Creepily-dressed clowns appearing unexpectedly in public just can’t catch a break anymore.

The Atlantic Wire Online on September 15th reports:

The poor residents of Northampton, England are living in a nightmare scenario straight out of a Stephen King novel right now. Someone dressed as a clown keeps popping up around town and spooking grown adults and small children alike.  The clown isn’t doing anything violent, mind you, so it’s not exactly like a Stephen King novel. But it’s close! Because clowns are terrifying, and they scare people.

OK. Fair enough. I realize that some people are terrified of clowns. REALLY TERRIFIED. I’m sorry. Phobias stink. I for one would not like it if a man standing at the bus stop next to me suddenly poured a bucket of spiders over my head as part of some “artsy/conceptual project.” I get it.

However, I can’t help but notice the negative tone in the Atlantic’s article. So then does that mean MOST people are afraid of clowns? I would think that most or at least many people might take a sort of morbid and whimsical delight in the fact that a secret, non-threatening clown is just standing around various parts of the city in the days and weeks leading up to Halloween. (He started on Friday the 13th apparently. Brilliant!) It is true that on The Northampton Clown’s own Facebook page, many people are making violent threats to do bodily harm to Mr. (or Ms.) Clown should they actually see him/her. Does the Northampton Clown really deserve the hate and negativity? He/She says on the same Facebook page, “I don’t terrorize people. I just want to be spotted.”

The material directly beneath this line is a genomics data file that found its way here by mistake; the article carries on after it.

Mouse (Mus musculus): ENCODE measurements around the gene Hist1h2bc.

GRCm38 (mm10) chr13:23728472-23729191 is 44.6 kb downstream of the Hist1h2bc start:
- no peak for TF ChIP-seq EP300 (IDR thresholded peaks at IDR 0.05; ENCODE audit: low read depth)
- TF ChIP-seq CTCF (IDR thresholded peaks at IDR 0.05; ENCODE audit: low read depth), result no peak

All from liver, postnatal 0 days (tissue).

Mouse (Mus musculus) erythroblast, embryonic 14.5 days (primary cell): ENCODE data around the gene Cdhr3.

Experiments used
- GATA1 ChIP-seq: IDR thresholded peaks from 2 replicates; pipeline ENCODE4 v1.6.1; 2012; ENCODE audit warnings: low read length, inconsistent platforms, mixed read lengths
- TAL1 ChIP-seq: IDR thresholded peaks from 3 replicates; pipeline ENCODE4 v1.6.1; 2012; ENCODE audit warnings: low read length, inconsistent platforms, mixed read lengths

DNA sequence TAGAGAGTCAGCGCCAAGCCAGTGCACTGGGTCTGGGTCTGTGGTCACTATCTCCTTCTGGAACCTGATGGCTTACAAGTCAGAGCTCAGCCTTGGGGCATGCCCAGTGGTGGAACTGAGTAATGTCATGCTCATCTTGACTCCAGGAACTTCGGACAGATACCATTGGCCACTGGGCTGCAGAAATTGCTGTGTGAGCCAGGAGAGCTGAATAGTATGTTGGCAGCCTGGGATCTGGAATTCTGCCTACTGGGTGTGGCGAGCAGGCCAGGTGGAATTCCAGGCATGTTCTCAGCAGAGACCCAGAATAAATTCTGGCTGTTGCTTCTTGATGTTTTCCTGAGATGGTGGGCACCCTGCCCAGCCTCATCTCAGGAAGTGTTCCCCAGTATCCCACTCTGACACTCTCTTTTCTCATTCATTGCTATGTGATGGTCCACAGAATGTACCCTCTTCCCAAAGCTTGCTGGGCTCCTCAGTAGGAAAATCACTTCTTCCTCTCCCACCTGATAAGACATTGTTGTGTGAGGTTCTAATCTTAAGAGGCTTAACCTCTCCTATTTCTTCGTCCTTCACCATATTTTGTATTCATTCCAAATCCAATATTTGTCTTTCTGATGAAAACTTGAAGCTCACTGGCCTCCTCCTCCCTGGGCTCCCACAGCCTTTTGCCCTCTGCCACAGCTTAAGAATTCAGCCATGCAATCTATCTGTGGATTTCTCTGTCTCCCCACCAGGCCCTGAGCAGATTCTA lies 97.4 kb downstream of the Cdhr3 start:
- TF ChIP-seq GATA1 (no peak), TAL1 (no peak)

Now I’ve never been to Northampton (unless you count the one in Massachusetts), but people who have describe it as a somewhat gloomy place. Hasn’t the clown given people something to talk about? Didn’t the clown turn a boring day into an interesting one? Isn’t that one of the functions of the artist and performer?


Send in the (creepy) clowns

I had my own clown-sighting a few months ago here in Rome. We were having our annual Student Media Show at the university where I teach. As the excited audience of students, faculty, family members, friends, and strangers got settled in, suddenly a young female clown appeared in a wedding dress. She had a British accent and began walking up and down the aisles asking if anyone had seen her husband. Some audience members were at first confused, then uneasy. Many people saw the fun in this unexpected twist to their evening. After about ten or fifteen minutes people were taking photos with the clown and shaking her hand. Had she not brightened up the entire evening? For those who hate clowns, didn’t she at least give them a good story to tell their friends?

She in fact, was one of our talented Film and Digital Media students who was making a documentary about overcoming her insecurities by interviewing Rome’s street performers and ultimately learning from them and becoming a performer herself. Her appearance as a clown that evening was part of her research to get inside the skin of an actual performer. She wanted to know what it would feel like to put oneself out there in front of the public and to try and brighten someone’s day.

Northampton’s Clown brightened my day and this is why I support him or her. Clown, people all over the world are talking about you (for better or worse) and I thank you for the little happy distraction you have added to my day as I wonder where you will be spotted next. Be careful though. Some people see weirdness and quirkiness as a threat. I hope no one harms you and turns this fun story into a tragic one. There’s already enough bad news out there.